The Norwegian day care sector is undergoing an extensive reorganization process, with new requirements and new frameworks. This type of structural change creates new conditions and challenges for every day operations. The research group Everyday life in ECEC researches important challenges for Norwegian day-care for children in a period of transition for the sector.
- Ideology and policy – new challenges for the sector
- Education of early childhood teachers – emphasis on children under the age of 3 years
- Early childhood teachers as a profession – experience, attitudes and reflections
- Day care centres as institutions – service quality
- Children’s everyday lives – participation, belonging, community in everyday situations
- Contemporary art for the youngest
- Aesthetic content for the youngest children in day-care – opportunities and challenges
Everyday life in ECEC is an interdisciplinary research group with a strong link to ethnographic and art-based research methodologies. As the research group represents different academic positions, primarily in pedagogy and arts and culture, dialogue across different professions will be central. The aim is to deepen the knowledge about various aspects of everyday life for children in day-care through fieldwork, observations, conversations and aesthetic research strategies. Exploring different methods and developing a broad theoretical platform as a starting point for understanding everyday life in day-care are important aims. Proximity to, respect for, and continuous dialogue with the field of practice is an important premise.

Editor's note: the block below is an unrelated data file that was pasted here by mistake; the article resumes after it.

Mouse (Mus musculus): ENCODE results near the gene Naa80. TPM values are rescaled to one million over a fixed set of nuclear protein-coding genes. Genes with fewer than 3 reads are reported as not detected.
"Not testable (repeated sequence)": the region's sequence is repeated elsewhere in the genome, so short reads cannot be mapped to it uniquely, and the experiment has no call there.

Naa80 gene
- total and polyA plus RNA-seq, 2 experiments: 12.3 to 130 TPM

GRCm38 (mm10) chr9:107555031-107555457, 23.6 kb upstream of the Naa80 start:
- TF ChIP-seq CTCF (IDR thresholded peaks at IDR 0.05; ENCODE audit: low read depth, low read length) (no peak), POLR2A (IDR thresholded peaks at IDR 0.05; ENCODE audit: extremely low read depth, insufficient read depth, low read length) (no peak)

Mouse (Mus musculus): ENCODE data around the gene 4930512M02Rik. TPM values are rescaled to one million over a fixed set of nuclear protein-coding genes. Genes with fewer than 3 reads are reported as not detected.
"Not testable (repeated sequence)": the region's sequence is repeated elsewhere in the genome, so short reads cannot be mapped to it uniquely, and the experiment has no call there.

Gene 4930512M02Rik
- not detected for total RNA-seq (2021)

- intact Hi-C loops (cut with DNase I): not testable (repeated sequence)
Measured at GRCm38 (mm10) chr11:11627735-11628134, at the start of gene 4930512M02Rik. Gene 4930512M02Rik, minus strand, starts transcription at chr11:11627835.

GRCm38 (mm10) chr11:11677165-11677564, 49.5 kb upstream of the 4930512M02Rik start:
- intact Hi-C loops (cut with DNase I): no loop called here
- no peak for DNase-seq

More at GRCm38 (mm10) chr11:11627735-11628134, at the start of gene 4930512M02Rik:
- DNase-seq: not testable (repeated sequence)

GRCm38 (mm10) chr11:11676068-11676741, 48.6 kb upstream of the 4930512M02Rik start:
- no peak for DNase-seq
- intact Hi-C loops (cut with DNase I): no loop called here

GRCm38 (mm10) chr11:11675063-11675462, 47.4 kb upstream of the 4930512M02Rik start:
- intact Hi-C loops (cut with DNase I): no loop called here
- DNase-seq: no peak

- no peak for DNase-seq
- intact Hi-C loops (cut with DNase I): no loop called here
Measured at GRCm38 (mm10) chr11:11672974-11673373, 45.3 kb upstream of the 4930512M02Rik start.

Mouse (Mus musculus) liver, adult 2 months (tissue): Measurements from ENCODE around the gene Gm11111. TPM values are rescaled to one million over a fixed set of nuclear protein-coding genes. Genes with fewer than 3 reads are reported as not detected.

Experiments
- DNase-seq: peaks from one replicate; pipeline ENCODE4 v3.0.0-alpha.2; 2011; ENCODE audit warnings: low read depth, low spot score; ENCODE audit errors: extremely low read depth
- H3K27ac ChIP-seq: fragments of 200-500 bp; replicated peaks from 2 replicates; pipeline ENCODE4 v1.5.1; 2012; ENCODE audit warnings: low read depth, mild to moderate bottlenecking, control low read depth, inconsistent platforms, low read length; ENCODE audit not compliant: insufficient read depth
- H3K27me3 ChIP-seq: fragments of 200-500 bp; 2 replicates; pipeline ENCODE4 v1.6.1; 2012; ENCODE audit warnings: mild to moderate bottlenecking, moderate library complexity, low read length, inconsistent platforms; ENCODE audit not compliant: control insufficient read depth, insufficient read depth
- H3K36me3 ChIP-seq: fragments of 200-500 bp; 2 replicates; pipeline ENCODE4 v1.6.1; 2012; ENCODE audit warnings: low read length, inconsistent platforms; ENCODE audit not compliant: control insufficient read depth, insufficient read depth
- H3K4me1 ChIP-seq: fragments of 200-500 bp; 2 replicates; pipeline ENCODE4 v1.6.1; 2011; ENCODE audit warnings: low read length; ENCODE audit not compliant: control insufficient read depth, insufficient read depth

Method complexity and combination of methods are important to identify and reflect on key issues related to the daily life of the youngest children in day-care. Further development of relevant research methods, method exploration and methodological criticism will be important objectives in the further work.
Specifically, we will use the following methods:
Observation ; both structured and open / ethnographically inspired observation methods.